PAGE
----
In Simit you compute on graphs using linear algebra on vectors and matrices. For example, to write a physical simulation you model your physical system as a graph, assemble global vectors and matrices from this graph, and then compute on these using linear algebra. The Simit programming system consists of a programming language and a C++ API. The design is similar to the OpenGL API, with graphs instead of triangle meshes and Simit programs instead of shaders.
The apps Directory in the Simit release contains examples of complete Simit programs. These are easy to build and should help you get started.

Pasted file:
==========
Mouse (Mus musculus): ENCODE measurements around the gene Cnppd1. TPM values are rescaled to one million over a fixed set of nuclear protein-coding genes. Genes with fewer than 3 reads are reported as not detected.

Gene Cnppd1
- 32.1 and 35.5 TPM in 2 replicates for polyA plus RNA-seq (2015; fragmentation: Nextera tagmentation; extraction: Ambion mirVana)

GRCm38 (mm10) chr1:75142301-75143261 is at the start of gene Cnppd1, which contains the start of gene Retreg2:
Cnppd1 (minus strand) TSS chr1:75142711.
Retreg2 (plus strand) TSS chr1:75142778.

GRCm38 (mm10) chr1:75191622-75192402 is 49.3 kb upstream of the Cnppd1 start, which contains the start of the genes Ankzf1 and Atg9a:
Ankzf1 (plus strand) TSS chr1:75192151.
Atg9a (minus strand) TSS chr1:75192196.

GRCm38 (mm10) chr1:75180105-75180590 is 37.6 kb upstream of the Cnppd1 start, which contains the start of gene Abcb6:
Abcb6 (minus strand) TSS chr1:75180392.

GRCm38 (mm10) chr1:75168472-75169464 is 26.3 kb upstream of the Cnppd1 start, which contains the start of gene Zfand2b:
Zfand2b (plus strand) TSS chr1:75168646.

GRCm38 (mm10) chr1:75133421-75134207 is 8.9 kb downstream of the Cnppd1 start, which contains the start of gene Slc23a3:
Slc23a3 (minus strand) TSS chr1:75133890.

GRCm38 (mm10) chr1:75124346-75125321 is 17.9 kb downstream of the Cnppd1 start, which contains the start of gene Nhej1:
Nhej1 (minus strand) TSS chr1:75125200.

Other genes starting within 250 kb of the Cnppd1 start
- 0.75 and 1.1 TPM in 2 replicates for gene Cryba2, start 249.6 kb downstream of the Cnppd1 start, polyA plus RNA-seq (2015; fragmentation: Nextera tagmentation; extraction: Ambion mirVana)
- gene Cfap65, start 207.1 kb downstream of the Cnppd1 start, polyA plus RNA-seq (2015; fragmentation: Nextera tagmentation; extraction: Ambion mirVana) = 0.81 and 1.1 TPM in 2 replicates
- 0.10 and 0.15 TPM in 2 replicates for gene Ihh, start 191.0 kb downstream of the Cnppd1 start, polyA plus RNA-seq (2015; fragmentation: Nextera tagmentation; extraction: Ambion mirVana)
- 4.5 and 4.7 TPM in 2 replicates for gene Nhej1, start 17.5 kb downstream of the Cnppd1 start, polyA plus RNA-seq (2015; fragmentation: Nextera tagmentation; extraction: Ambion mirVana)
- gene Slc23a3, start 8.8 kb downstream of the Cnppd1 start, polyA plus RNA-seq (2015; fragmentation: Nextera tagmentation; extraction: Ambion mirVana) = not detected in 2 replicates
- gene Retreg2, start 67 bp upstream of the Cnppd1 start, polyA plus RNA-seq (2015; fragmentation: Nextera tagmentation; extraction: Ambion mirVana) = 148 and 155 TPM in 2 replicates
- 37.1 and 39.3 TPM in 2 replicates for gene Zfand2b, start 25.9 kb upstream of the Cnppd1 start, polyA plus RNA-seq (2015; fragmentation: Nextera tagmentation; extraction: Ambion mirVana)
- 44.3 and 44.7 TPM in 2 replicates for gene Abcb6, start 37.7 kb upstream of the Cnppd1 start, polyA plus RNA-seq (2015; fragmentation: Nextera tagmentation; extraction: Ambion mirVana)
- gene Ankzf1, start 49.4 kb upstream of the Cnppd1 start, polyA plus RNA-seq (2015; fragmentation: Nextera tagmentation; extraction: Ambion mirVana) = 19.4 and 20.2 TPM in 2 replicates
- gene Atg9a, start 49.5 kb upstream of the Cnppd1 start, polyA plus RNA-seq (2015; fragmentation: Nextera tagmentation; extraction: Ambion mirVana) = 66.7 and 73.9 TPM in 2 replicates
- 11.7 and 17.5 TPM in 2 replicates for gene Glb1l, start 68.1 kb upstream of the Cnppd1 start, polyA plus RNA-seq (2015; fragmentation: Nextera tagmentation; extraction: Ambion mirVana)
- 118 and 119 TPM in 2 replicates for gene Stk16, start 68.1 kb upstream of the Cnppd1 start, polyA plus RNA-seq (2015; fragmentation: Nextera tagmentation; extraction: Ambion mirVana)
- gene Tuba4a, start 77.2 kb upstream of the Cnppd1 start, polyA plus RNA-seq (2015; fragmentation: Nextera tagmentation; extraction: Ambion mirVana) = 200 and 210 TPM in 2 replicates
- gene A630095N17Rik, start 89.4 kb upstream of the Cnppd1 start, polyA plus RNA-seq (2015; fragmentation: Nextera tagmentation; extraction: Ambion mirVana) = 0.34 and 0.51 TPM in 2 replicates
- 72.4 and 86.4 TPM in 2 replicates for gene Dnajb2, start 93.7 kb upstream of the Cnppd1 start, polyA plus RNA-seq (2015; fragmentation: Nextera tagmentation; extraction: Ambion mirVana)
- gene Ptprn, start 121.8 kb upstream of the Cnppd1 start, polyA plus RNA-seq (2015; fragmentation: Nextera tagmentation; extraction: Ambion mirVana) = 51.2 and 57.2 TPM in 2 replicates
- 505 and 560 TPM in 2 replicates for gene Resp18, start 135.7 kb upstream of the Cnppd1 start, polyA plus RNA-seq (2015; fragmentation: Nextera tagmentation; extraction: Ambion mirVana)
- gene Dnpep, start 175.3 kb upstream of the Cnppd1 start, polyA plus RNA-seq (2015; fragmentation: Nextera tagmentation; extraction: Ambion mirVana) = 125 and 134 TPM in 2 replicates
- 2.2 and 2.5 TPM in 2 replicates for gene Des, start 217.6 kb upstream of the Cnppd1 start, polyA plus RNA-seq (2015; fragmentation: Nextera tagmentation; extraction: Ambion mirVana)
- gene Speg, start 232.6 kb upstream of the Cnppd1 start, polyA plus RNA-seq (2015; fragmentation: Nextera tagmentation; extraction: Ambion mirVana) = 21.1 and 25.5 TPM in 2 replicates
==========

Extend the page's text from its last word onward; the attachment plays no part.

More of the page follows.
The Simit Programming Language lets you write programs to compute on graphs using linear algebra. It is an imperative language similar to Matlab, with standard control flow and linear algebra statements. However, it also has a novel assembly language construct that lets you assemble global vectors and matrices from your graphs. This construct is a key to Simit’s simplicity, performance and portability. It makes it easy to assemble vectors and matrices without indexing bugs. It also lets the Simit compiler and runtime reason about where matrices come from, what similarities they share and how they relate to graphs, which they use to optimize for performance.
The Simit C++ API lets you interact with Simit. You use it to construct graph data structures, to load and compile Simit programs, and to run them on the graph data structures. Graphs are built from vertex and edge sets and all set elements can have scalar or dense vector, matrix or higher-order tensor fields.